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In 2011 essayist and travel writer Pico Iyer wrote a piece for the New York Times on The Joy of Quiet. From that piece has come a wonderful TED talk in 2013 about Where is Home? in which Iyer asserts that it is stillness that gives movement meaning. This has been followed by a slim book in 2014, The Art of Stillness: Adventures in Going Nowhere.

The book is a meditation of sorts on the adventure that is being still and staying in one place. But talking about stillness, Iyer says is “really a way of talking about clarity and sanity and the joys that endure.” Iyer spends many pages talking about Leonard Cohen who spends a good amount of his time in a monastery in the mountains of southern California practicing the art of stillness. He talks about other people he has met, like the woman who sat next to him on a twelve-hour flight. She did nothing but sit quietly the whole time, no reading or looking at magazines, no doing the sorts of things you do on an airplane in order to endure the time you are on it. She just sat, quietly alert. It turns out she was on her way to vacation in Hawaii and she used this time as a way to disconnect from her overly busy life so when she touched down on the island she’d be fully present and relaxed.

But you don’t have to go to a monastery or take a vacation to a faraway place in order to get away from it all. Staying put, going Nowhere, is an adventure all on its own because you never know what you might find. There are all kinds of things waiting to be discovered. Iyer quotes Henry David Thoreau:

It matters not where or how far you travel — the farther commonly the worse — but how much alive you are.

Going Nowhere and sitting still is a journey but it is an inward journey. We hurry around trying to find happiness outside ourselves when, if we would only sit still, we’d find that happiness lies within. Cohen told Iyer that sitting still is “a way of falling in love with the world and everything in it.”

Iyer is well aware that sitting still is very hard:

Nowhere can be scary, even if it’s a destination you’ve chosen; there’s nowhere to hide there.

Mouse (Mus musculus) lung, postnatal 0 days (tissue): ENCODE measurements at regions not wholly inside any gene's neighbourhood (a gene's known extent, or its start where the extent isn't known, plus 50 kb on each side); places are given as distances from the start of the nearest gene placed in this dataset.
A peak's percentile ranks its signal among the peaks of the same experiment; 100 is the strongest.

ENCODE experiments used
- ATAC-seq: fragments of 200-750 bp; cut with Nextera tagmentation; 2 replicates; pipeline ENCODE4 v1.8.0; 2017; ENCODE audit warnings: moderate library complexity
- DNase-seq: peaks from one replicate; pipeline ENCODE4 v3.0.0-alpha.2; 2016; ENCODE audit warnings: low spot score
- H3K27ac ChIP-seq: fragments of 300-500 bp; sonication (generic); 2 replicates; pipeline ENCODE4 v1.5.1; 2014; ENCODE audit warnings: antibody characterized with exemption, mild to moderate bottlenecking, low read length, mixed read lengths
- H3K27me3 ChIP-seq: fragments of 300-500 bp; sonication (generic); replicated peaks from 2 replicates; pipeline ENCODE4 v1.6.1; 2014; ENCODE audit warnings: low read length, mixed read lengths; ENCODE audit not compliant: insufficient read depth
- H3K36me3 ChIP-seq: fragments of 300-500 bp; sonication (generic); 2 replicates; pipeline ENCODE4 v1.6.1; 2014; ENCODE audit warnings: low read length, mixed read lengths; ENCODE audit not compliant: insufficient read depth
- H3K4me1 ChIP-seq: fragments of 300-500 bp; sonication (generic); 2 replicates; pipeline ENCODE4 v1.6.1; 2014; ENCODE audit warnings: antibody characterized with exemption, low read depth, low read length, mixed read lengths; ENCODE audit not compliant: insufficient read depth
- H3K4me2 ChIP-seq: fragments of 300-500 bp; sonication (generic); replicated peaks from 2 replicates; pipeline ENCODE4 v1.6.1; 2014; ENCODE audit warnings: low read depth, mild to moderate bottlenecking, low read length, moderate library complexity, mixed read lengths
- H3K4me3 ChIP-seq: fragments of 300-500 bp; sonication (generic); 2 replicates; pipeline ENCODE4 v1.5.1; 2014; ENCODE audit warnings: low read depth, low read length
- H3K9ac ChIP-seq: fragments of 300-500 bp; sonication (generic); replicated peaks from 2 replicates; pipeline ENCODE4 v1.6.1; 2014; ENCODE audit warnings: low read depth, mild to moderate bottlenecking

And he acknowledges,

It takes courage, of course, to step out of the fray, as it takes courage to do anything that is necessary, whether tending to a loved one on her deathbed or turning away from that sugarcoated doughnut. And with billions of our neighbors in crying need, with so much in every life that has to be done, it can sound selfish to take a break or go off to a quiet place. But as soon as you do sit still, you find that it actually brings you closer to others, in both understanding and sympathy.

Just like the paradox of exercise giving you more energy, taking time to sit still and be quiet and going Nowhere, gives you more time and energy to share with others.

The Art of Stillness is a beautifully written, gentle, simple book. Yet, as with Thich Nhat Hanh, the simple is not easy. If it were so easy to sit still we’d all be doing it and we’d all be much better off for it. But instead we fill every minute of the day and complain about still not having enough time. It is as though we are afraid of stopping, afraid of what might happen if we took five minutes, ten minutes to sit still and quiet. I very much liked that Iyer makes it into a great adventure. It puts a different perspective on going Nowhere. Because in going Nowhere we really are going Somewhere. Do we dare take that journey?

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